Rabih Alameddine, Author . Norton $23.95 (288p) ISBN 978-0-393-04209-2

Talk about writer's block; Sarah Nour El-Din never manages to get past the first chapter of the memoir she aspires to pen. Alameddine's innovative novel collects several dozen of (fictional) Sarah's aborted attempts, a structural gimmick that works to create a revealing composite of a character who can't seem to finish her own story. Sarah is the Beirut-born daughter of a love match that went sour; her Lebanese father sent her American mother back to the United States when he tired of her and married a traditional Lebanese wife instead. Saniya, Sarah's stepmother, disapproves of her athletic gifts and packs her off to a strict convent school. Sarah, named after Sarah Bernhardt by her grandfather and just as mischievous and dramatic as the famous actress, grows up in wartorn 1970s Beirut, longing for American freedoms. She emigrates to New York with her first husband, Omar, and resists his attempts to force her to move back to Lebanon, losing custody of her son, Kamal, in the process. Over the next several decades, she marries and divorces again, suffers a devastating breakup with a controlling lover and becomes a well-known painter. Alameddine, a distinguished painter himself, is best known for Koolaids, a novel in which a Lebanese-American gay protagonist discovers he is HIV-positive. His Sarah is a compelling, believable character who struggles to establish an identity as she navigates between cultures, but one wishes that the novel's structure did not mirror her confusion so faithfully. Some vignettes are beautifully written and touching, but others seem rambling or irrelevant. Ultimately, the novel's clever framing device is also its weakness, as the reader yearns for the satisfaction of a linear story. (Oct.)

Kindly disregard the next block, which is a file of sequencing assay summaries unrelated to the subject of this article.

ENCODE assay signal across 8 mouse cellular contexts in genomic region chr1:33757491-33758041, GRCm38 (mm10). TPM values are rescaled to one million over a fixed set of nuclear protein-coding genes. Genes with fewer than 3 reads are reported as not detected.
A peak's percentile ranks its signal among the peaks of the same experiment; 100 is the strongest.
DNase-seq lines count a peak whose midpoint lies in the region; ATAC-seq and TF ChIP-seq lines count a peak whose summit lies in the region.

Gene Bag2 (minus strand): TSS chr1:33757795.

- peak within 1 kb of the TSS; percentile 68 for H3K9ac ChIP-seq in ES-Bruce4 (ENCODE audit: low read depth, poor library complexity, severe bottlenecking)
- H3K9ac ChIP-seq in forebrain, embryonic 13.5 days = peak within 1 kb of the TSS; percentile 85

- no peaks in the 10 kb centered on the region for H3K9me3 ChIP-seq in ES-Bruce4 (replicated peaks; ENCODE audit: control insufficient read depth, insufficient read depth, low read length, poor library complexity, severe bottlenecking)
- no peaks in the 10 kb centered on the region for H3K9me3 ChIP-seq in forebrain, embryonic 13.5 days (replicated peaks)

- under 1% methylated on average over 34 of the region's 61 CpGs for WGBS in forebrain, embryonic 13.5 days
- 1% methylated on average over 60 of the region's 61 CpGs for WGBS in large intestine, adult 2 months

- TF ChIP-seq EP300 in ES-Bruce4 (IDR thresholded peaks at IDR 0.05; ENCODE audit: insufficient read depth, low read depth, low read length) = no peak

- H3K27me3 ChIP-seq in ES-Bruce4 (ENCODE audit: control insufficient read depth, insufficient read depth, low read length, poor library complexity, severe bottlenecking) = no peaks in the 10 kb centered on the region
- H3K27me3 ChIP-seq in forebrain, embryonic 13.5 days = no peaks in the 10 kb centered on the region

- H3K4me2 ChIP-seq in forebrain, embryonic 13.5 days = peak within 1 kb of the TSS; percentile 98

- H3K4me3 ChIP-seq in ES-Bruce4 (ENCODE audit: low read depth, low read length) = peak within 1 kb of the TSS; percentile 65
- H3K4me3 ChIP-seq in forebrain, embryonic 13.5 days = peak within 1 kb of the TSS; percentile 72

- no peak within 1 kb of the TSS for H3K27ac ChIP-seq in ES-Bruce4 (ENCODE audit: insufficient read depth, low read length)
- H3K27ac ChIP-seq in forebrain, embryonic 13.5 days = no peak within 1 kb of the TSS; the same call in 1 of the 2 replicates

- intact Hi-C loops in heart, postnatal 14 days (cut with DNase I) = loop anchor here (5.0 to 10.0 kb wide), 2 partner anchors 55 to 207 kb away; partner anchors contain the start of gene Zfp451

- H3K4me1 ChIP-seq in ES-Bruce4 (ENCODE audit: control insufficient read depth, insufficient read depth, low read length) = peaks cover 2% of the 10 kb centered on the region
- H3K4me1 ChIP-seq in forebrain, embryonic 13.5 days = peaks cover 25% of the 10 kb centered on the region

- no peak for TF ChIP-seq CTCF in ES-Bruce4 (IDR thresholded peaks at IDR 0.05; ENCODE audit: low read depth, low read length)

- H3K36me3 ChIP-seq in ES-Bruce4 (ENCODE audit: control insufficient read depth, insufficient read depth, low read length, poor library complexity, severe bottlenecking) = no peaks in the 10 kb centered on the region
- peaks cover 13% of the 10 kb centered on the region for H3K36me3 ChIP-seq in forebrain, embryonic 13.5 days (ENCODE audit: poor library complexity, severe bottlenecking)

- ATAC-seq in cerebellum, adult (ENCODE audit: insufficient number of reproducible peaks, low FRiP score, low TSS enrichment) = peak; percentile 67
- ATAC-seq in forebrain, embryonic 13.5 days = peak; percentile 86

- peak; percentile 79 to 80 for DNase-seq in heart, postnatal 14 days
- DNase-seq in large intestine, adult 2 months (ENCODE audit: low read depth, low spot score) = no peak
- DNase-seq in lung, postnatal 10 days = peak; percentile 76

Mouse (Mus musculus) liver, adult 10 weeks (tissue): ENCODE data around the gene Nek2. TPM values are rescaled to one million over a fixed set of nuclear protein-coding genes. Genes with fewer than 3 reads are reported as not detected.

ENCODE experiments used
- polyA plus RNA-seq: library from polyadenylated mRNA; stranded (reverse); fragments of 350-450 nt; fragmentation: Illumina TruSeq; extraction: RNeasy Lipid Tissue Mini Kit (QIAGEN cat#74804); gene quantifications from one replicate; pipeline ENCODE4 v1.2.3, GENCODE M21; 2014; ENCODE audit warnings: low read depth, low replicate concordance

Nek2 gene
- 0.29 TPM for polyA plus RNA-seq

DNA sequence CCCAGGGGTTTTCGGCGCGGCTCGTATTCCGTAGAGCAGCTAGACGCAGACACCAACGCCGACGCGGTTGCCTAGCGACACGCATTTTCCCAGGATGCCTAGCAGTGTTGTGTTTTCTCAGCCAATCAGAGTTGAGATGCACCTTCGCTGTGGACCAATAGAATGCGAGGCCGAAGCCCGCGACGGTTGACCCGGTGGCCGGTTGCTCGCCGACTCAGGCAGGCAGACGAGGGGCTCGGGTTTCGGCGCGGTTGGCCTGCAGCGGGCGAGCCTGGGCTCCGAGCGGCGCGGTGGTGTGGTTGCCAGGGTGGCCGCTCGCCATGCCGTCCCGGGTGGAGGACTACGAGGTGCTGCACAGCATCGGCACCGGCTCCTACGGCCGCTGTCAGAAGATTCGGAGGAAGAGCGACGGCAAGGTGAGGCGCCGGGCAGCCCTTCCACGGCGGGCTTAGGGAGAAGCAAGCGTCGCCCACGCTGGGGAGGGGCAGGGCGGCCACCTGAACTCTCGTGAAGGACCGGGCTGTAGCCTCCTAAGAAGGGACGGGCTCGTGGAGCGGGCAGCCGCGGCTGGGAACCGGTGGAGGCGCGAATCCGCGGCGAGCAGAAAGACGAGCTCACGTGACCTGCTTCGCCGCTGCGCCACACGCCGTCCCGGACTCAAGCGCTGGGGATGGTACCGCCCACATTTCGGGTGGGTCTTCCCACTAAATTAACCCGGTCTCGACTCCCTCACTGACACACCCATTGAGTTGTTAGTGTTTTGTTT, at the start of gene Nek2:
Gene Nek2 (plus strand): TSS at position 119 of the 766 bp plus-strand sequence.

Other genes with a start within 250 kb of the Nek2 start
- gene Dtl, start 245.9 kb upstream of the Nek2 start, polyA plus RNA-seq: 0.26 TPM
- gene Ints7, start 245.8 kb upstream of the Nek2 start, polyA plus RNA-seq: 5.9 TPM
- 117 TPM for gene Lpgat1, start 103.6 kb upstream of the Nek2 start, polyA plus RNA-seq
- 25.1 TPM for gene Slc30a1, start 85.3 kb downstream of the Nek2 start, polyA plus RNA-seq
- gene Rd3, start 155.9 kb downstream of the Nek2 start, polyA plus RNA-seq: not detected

Reviewed on: 10/29/2001
Release date: 10/01/2001
Genre: Fiction
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